The dollar fell for a second week against its major trading partners as reports showing growth cooled in the U.S. fueled speculation the recovery of the world’s biggest economy may be stagnating.
New Zealand’s currency approached a record high after China Investment Corp. said it will buy the nation’s bonds. The Swiss franc rose to its strongest against the euro and the dollar as speculation increased Greece may need to restructure its debt, increasing demand for safety. U.S. employment growth slowed this month, a report next week is forecast to show.
“We’ve had some disappointing data, and it has weighed on the dollar,” said Michael Woolfolk, senior currency strategist in New York at Bank of New York Mellon Corp., the world’s largest custodial bank, with more than $20 trillion in assets under administration. “There are so many fleas on that dog -- no one necessarily wants to hold dollars for longer than they have to, and the Swiss franc is benefiting from that.”
The Dollar Index, which IntercontinentalExchange Inc. uses to track the greenback against the currencies of six U.S. trading partners including the euro, pound and yen, dropped 0.9 percent to 74.758, from 75.435 on May 20.
The greenback slid 1.1 percent to $1.4319 per euro, from $1.4161 last week. It also depreciated 1.1 percent to 80.80 yen, from 81.70. The yen was little changed at 115.67 per euro.
The U.S. said yesterday China has made “insufficient” progress on letting the yuan rise and urged faster appreciation, without branding the world’s fastest-growing major economy a currency manipulator. The report, originally due in April, said “no major trading partner” of the U.S. met the legal standard of improperly manipulating its currency.
Futures traders cut bets the dollar will fall versus five of its major peers to the lowest since January in the week ended May 24, according to data from the Commodity Futures Trading Commission yesterday and data compiled by Bloomberg.
The difference in the number of wagers by hedge funds and other large speculators on a decrease in the dollar versus the euro, yen, Australian dollar, Canadian dollar and Swiss franc compared with those on an advance -- so-called net shorts -- was 115,541 on May 24, the smallest since Jan. 16.
The Swiss currency gained the most over the past month among 10 developed-nation currencies tracked by Bloomberg Correlation-Weighted Currency Indexes, rising 4.6 percent. The dollar gained 1.2 percent and the euro fell 2.4 percent.
The franc reached 1.2102 per euro yesterday, the strongest level since the shared currency’s 1999 debut, amid speculation its strength won’t prevent the Swiss National Bank from raising interest rates as the economy expands. It touched 84.65 centimes per dollar, the strongest since at least 1971.
The KOF Swiss Economic Institute said the nation’s leading economic indicator was at 2.30, unchanged from April, the highest since August 2006. Economists forecast a drop to 2.22.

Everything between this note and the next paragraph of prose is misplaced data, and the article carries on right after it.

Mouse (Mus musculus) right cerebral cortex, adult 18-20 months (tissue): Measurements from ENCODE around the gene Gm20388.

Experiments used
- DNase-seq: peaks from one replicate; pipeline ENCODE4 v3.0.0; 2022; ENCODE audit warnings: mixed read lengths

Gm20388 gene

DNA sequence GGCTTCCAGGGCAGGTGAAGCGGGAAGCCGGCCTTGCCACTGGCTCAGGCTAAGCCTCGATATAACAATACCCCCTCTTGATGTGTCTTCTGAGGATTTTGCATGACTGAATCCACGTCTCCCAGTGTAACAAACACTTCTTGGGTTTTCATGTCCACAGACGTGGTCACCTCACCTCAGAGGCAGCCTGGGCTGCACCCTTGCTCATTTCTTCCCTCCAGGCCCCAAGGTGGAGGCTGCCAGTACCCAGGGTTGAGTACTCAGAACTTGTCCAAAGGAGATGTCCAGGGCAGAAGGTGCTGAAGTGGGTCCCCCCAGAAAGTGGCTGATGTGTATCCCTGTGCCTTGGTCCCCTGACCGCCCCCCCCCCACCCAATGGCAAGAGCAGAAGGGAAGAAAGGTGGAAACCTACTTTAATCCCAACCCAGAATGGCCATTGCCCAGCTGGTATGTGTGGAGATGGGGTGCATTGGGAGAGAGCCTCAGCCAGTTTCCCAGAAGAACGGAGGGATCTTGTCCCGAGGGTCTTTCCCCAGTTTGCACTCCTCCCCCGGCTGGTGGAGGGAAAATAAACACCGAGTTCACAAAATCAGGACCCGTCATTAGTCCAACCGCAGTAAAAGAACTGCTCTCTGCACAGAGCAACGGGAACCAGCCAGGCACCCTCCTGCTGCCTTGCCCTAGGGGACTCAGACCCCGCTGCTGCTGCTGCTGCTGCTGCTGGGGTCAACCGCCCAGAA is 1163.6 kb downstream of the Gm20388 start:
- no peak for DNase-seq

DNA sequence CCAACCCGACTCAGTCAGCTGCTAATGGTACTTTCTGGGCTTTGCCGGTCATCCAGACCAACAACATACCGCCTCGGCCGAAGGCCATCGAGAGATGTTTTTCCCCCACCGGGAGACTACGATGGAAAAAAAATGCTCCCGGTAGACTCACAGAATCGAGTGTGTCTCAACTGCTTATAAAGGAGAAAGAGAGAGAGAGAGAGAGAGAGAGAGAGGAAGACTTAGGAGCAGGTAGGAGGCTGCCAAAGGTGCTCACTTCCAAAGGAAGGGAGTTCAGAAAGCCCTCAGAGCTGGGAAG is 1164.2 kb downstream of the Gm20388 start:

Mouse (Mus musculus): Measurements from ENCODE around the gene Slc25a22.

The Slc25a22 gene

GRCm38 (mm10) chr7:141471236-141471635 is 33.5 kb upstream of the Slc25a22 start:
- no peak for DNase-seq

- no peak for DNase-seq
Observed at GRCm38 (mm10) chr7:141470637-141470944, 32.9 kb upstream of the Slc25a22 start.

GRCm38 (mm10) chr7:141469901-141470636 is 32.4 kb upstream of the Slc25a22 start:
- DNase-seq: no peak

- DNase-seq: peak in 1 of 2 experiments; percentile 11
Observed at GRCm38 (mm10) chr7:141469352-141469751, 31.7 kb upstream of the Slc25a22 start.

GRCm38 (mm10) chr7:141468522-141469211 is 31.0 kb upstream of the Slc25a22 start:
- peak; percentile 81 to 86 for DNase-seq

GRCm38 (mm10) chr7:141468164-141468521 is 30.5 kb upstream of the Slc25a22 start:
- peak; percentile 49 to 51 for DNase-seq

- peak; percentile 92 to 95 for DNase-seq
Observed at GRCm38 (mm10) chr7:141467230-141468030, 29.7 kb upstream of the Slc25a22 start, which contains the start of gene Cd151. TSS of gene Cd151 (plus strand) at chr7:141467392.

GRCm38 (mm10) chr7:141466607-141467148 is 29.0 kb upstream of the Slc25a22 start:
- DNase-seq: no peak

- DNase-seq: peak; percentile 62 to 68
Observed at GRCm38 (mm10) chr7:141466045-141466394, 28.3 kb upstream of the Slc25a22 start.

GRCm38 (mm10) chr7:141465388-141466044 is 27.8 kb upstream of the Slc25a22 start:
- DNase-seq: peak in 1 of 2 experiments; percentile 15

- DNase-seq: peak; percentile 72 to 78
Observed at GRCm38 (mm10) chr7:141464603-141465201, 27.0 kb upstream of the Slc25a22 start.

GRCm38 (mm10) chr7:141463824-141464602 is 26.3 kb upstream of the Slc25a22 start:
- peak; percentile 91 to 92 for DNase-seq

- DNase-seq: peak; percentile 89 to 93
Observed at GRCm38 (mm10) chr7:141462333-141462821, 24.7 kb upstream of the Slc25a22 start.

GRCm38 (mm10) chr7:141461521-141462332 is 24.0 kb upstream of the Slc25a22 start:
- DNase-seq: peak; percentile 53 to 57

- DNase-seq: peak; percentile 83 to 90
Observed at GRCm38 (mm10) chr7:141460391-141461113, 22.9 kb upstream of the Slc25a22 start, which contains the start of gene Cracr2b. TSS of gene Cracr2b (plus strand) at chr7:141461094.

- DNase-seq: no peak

“The Swiss franc seems like it really can’t do anything wrong,” said Mark McCormick, a New York-based currency strategist at Brown Brothers Harriman & Co. “It firms on the back of risk aversion in the euro zone as a safe haven, but it also looks more favorable as the SNB may have to tighten policy after favorable data.”
The euro headed for its first monthly loss since November versus the greenback as European leaders struggled to keep the region’s sovereign-debt crisis from worsening.
Luxembourg’s Jean-Claude Juncker, who heads euro-area finance chiefs, said May 26 the International Monetary Fund may not release its share of an aid payment to debt-strapped Greece next month. The IMF is due to contribute 3.3 billion euros ($4.7 billion) of a 12 billion-euro payment under the 110 billion-euro rescue approved last year. Further aid is under discussion.
The dollar fell against 13 of its 16 most-traded counterparts amid speculation a faltering U.S. recovery will delay interest-rate increases by the Federal Reserve.
U.S. gross domestic product grew more slowly in the first quarter than forecast, a 1.8 percent annual rate, Commerce Department data showed May 26. A Bloomberg News survey forecast a 2.2 percent rise. GDP accelerated 3.1 percent from October through December.
Consumer spending rose 0.4 percent in April, less than a 0.5 percent gain forecast in a Bloomberg survey, department data showed yesterday. Durable-goods orders fell in April and pending home resales plunged, other reports showed.
“In the past few days we’ve gotten a lot of weak data out of the U.S., so that’s fueling speculation of longer-term accommodation by the Fed, and that’s obviously going to weigh on the U.S. dollar,” said Eric Viloria, senior currency strategist at Gain Capital Group LLC in New York.
U.S. employers added the fewest jobs this month since January, 185,000, economists in a Bloomberg survey forecast before the Labor Department issues the data on June 3.
The euro rose on May 26 after European Central Bank President Jean-Claude Trichet said policy makers are “carefully” monitoring inflation, spurring bets the region’s economy is strong enough for higher borrowing costs.
The ECB raised its key rate to 1.25 percent in April from a record low 1 percent. The Fed has held its benchmark at zero to 0.25 percent since 2008, and is forecast to keep it unchanged until first-quarter 2012, according to a Bloomberg survey.
New Zealand’s dollar climbed to a three-year high as Finance Minister Bill English confirmed that China Investment, a sovereign wealth fund, was interested in purchasing the nation’s bonds at auction.
The currency, called the kiwi, reached 81.98 U.S. cents yesterday, the strongest since March 17, 2008. Its record since exchange-rate controls ended in 1985 is 82.14 cents, reached Feb. 27, 2008. The kiwi closed at 81.92 cents, up 2.9 percent.
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